Psalm 126; Acts 1:3–11; Revelation 1:4–18 (read online ⧉)
I believe in Jesus Christ, his only Son, our Lord.
He was conceived by the power of the Holy Spirit and born of the virgin Mary.
He suffered under Pontius Pilate, was crucified, died, and was buried.
He descended to the dead.
On the third day he rose again.
He ascended into heaven, and is seated at the right hand of the Father.
He will come again to judge the living and the dead.
From the Apostle’s Creed
“You are going to hear of wars and rumors of wars. See that you are not alarmed, because these things must take place, but the end is not yet. For nation will rise up against nation, and kingdom against kingdom. There will be famines,s and earthquakes in various places. All these events are the beginning of labor pains.”
In the current COVID situation, life is a mess. It feels like an understatement, doesn’t it? A mess seems such a placid way to describe it. As usual, there are plenty of politicians, rabble-rousers, and religiousesque folks that are stirring up emotions in people. There are those that are convinced that this is a government (US, state, China, UN, etc.) conspiracy. There are those convinced this is Mother Earth getting her revenge. There are those that are convinced that this is the wrath of God.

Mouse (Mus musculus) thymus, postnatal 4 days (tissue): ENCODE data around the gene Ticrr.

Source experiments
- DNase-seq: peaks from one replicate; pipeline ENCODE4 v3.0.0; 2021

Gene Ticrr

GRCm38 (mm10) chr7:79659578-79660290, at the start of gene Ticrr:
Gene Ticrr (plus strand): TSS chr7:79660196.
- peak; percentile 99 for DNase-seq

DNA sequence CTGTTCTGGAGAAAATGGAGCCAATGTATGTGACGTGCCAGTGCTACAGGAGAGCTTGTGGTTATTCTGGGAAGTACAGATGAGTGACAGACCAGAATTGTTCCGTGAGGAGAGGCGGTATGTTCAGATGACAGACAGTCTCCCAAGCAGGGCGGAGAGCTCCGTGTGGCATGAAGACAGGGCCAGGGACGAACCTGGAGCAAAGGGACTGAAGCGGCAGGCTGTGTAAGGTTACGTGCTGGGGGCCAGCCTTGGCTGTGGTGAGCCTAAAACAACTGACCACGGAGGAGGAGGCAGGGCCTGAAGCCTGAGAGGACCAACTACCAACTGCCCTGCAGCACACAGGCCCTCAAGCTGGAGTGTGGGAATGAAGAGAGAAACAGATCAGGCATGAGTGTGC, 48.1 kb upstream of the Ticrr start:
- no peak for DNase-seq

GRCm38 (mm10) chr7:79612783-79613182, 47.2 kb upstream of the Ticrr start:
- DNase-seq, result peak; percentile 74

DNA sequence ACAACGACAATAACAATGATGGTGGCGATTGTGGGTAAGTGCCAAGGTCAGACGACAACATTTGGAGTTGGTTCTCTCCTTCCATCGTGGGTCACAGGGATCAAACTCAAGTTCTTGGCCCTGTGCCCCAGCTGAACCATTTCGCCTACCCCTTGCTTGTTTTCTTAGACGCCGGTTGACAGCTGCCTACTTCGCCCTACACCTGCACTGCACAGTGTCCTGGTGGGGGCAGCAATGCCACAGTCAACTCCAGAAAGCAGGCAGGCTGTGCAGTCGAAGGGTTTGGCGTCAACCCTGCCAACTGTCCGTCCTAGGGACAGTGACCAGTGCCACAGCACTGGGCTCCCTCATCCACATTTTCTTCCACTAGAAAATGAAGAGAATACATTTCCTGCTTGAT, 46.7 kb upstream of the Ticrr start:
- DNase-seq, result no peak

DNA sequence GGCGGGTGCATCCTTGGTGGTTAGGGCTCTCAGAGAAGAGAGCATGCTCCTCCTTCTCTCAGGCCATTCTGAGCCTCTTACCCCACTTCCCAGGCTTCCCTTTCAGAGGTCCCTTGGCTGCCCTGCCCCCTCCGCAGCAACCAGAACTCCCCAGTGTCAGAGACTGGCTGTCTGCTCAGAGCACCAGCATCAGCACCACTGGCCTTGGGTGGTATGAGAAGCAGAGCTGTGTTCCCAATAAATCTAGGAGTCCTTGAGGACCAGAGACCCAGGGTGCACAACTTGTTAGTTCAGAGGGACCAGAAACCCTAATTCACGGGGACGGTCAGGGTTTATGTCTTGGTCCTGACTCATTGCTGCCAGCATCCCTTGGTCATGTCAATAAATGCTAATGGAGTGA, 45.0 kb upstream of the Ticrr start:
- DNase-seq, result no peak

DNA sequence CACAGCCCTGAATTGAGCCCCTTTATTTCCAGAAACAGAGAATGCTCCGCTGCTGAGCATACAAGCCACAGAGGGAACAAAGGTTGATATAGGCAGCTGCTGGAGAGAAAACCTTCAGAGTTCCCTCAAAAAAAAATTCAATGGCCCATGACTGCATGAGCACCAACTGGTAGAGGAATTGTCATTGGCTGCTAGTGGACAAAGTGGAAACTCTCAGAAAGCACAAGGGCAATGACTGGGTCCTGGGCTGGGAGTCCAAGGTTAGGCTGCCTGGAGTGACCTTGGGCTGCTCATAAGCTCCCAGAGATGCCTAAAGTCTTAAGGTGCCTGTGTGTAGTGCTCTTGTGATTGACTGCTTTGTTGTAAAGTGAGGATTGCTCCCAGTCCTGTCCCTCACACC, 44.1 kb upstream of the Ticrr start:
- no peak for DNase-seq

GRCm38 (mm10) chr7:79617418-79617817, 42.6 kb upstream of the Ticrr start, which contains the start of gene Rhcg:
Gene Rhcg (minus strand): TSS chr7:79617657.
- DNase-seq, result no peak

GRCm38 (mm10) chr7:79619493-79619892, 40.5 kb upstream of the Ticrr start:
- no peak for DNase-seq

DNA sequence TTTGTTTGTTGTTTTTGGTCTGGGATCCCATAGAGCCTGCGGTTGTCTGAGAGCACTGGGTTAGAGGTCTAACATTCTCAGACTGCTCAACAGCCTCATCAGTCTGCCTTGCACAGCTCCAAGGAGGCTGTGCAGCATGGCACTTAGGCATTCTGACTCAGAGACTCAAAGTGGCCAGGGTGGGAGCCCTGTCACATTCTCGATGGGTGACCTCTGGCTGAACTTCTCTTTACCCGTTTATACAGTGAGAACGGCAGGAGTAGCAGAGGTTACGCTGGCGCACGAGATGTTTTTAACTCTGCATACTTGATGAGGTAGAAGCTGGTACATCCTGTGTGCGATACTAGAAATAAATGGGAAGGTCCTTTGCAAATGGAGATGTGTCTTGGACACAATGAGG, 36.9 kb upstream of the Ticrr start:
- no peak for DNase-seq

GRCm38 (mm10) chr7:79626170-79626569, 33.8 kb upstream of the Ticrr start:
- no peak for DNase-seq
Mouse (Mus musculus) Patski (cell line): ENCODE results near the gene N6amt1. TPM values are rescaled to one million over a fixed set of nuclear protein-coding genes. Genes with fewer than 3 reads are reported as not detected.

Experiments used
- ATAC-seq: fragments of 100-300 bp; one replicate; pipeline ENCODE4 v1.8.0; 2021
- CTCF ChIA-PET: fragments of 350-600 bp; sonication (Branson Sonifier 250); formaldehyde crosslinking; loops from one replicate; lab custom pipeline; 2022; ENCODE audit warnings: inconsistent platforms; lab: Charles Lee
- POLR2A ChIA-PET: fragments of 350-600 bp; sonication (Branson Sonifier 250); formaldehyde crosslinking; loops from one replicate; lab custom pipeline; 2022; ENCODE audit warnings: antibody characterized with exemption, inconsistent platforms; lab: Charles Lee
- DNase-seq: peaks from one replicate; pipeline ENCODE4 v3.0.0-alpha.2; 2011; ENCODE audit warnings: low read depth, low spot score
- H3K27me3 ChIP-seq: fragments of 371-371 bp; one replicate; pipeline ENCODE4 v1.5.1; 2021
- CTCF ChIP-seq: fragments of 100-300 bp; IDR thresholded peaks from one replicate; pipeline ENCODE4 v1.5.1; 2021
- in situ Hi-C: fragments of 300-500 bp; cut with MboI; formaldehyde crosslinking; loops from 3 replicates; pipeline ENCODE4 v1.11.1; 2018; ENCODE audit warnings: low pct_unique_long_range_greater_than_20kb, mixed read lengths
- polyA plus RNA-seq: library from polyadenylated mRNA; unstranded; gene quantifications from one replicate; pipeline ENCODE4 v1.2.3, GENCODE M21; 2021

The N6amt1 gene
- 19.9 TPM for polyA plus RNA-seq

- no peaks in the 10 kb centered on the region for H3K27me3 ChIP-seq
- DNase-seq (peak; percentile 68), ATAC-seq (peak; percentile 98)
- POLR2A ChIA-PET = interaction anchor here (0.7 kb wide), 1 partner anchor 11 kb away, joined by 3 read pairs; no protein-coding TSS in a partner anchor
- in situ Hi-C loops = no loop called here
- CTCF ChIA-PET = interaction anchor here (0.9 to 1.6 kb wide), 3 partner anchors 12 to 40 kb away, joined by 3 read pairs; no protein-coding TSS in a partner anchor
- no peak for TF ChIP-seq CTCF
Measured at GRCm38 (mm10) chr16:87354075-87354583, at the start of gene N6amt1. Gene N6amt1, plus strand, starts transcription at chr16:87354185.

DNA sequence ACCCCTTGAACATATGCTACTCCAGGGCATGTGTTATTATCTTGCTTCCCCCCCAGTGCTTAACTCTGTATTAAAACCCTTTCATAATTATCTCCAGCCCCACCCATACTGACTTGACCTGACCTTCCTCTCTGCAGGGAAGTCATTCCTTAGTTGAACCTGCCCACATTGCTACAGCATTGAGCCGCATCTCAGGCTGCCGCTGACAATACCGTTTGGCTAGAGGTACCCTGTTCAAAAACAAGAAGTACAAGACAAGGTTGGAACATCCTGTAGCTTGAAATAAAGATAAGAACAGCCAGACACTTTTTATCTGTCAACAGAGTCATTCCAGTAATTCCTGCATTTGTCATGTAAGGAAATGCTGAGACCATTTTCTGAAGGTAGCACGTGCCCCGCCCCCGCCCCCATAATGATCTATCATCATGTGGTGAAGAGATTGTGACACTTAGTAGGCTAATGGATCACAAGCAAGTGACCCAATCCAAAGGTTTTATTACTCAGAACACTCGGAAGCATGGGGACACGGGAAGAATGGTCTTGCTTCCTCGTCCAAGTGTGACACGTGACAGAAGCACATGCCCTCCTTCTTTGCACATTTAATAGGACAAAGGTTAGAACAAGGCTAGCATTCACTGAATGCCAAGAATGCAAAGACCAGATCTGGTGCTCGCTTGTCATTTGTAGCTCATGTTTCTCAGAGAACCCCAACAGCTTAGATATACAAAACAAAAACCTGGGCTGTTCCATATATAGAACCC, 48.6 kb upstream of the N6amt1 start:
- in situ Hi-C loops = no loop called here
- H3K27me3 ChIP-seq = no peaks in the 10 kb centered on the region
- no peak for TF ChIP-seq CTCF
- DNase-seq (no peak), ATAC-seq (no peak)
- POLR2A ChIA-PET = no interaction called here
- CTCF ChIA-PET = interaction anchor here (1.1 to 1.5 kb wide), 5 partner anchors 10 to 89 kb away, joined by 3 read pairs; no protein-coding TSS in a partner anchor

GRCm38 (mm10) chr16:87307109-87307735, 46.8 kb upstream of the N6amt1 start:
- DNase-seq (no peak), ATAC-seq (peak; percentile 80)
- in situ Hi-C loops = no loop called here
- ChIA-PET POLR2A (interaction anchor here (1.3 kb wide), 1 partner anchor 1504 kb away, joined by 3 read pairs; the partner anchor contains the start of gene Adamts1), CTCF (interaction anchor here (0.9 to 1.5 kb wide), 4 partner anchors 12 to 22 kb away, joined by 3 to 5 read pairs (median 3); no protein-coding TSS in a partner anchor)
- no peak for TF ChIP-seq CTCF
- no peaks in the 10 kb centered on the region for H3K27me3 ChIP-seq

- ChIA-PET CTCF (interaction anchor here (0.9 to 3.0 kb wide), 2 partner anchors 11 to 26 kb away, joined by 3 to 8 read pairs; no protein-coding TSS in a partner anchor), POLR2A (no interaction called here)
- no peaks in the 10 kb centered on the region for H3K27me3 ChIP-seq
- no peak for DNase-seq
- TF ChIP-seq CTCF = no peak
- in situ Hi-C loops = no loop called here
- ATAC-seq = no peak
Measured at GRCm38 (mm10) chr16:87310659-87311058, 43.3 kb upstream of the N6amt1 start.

The real answer? The only answer? COVID is proof that the world is a fallen world, separated from God. Sadly, that is often not an acceptable answer, even by those that call themselves Christian. We want answers. We want reasons and even responses that we can hold onto. Life is often not that way.
Jesus warned his followers that there would always people stirring things up. These people would use even rumors to influence, guide, and even gain power. Sounds familiar, doesn’t it?
There is a hope that this will end. Jesus will come back. That is the hope. Even that hope, however, is often used to manipulate people.
The angels told the disciples that Jesus would return the same way he left. The disciples probably still hadn’t recovered from their emotional valleys and mountains. Yet this was a hope they would rely on. John made it clear that he, even in his exile on the Isle of Patmos, was still hopeful and expectant that Jesus would return. John, by this point, had outlived all the other disciples, and knew many who had been martyred. He still held onto hope. By this point, it was likely that he no longer expected Jesus to return in his lifetime, but that didn’t change that he knew the person (Jesus) and trusted him regardless.
Jesus, Savior of the World, Savior of my soul, I give you thanks for the promise given to me through your disciples. May we be inspired and driven by your example to be ever better versions of ourselves, and looking toward our final unification with you, whether you return, or I go. Amen.
1) Which do you think is better, Jesus returning now, or Jesus returning later? Why?
2) If you had witnessed Jesus’ ascension, and heard the angels’ words, what would your response have been?
3) Why do end times always attract our interest?